Most of these accounts tweeted some variant of the same message: If someone were to send Bitcoin to the address specified in the tweets during a 30-minute window, the account owner would return double the amount. These outsized claims succeeded in tricking some people into sending over valuable cryptocurrency, but no crypto was ever sent in return. (Obviously.) All of the tweets sent from these high-profile accounts directed victims to the same Bitcoin address.
By this point, Twitter had caught on and was attempting to contain the account breaches. In an effort to prevent more scammy messages being shared, Twitter temporarily removed the ability for verified users to tweet. If the owners of those accounts wanted to communicate on the platform, they either had to create temporary accounts, retweet existing tweets, or both. (Meanwhile, non-verified Twitter users basically had a field day.) Twitter appeared to get the situation under control and restored verified users’ ability to tweet at around 8:30 PM Eastern.
At that time, Twitter confirmed that it had opened an investigation into the hack, and one day later, the FBI confirmed that it was launching an investigation of its own.
How did these accounts get hacked?
At this time, Twitter's investigation is still ongoing, and there is little in the way of conclusive information. With respect to the hack itself, here's what the company has confirmed so far:
Some of its employees were targeted in a social engineering attack because of their access to "internal systems and tools."
The hackers were able to "take control" of verified and high-profile Twitter accounts, and published the scam tweets "on their behalf"
In the wake of the hack, Twitter has taken steps to limit access to the aforementioned internal systems and tools, at least for the duration of the investigation.
The @TwitterSupport account has been largely quiet since issuing those statements, but it's important to note that some news reports published in the wake of the hack stand at odds with Twitter's official narrative.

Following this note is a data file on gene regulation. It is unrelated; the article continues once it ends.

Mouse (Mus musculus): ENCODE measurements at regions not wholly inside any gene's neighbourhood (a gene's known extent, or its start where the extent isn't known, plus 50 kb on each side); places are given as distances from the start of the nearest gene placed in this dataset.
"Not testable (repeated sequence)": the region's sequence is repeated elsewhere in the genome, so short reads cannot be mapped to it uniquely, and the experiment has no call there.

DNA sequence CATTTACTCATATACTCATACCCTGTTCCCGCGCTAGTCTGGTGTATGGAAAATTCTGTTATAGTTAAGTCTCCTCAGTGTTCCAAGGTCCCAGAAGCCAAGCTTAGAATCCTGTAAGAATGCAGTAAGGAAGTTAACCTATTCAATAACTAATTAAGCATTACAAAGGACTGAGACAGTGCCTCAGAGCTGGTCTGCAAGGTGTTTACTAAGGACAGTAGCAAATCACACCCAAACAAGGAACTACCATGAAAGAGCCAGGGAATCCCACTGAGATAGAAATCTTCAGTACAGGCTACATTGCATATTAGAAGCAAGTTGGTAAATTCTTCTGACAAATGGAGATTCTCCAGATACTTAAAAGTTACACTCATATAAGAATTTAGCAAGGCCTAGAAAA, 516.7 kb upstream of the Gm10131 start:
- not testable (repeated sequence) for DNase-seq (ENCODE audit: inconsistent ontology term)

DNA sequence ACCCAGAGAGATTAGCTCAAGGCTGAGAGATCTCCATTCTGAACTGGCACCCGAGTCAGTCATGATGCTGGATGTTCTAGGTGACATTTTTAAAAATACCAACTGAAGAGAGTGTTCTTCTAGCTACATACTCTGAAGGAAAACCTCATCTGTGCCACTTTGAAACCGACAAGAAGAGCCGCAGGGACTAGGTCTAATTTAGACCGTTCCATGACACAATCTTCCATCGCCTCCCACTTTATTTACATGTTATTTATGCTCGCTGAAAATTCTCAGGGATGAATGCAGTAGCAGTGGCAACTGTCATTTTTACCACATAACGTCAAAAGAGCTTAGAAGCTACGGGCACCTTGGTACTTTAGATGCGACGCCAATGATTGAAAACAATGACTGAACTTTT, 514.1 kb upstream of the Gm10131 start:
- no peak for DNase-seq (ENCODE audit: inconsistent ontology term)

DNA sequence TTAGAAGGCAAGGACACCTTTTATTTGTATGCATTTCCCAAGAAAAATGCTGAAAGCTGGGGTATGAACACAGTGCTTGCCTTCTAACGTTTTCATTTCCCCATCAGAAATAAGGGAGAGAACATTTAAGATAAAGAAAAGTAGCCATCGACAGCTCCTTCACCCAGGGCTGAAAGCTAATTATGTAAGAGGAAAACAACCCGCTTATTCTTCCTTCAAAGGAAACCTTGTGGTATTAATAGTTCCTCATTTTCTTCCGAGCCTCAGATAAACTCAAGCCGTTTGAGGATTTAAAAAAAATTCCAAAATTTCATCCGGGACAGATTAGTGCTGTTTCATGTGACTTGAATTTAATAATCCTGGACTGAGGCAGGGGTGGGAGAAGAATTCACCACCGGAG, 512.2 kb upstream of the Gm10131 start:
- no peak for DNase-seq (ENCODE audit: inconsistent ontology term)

As mentioned, Twitter said some of its employees fell prey to a social engineering attack. "Social engineering" is a term with many connotations, but is generally taken to mean that one party has tricked or manipulated another to gain information or access to resources that otherwise would have been off-limits. Meanwhile, a report published by Motherboard a few hours after the hack described the situation more bluntly. According to unnamed sources who allegedly took over some of the accounts themselves, hackers bribed at least one Twitter employee for access to powerful platform controls.
Motherboard's interview revealed the existence of a control panel that certain Twitter employees have access to, which allows them to -- among other things -- change the email addresses connected to specific Twitter accounts. By changing information associated with some of those high-profile accounts, the hackers were able to temporarily transfer ownership to themselves. At this point, however, it's unclear whether this method was used to gain control of all the affected accounts. It is worth noting, however, that one of Motherboard's sources claims that a Twitter rep did "all the work" for them, suggesting a level of cooperation that isn't directly addressed in Twitter's statements.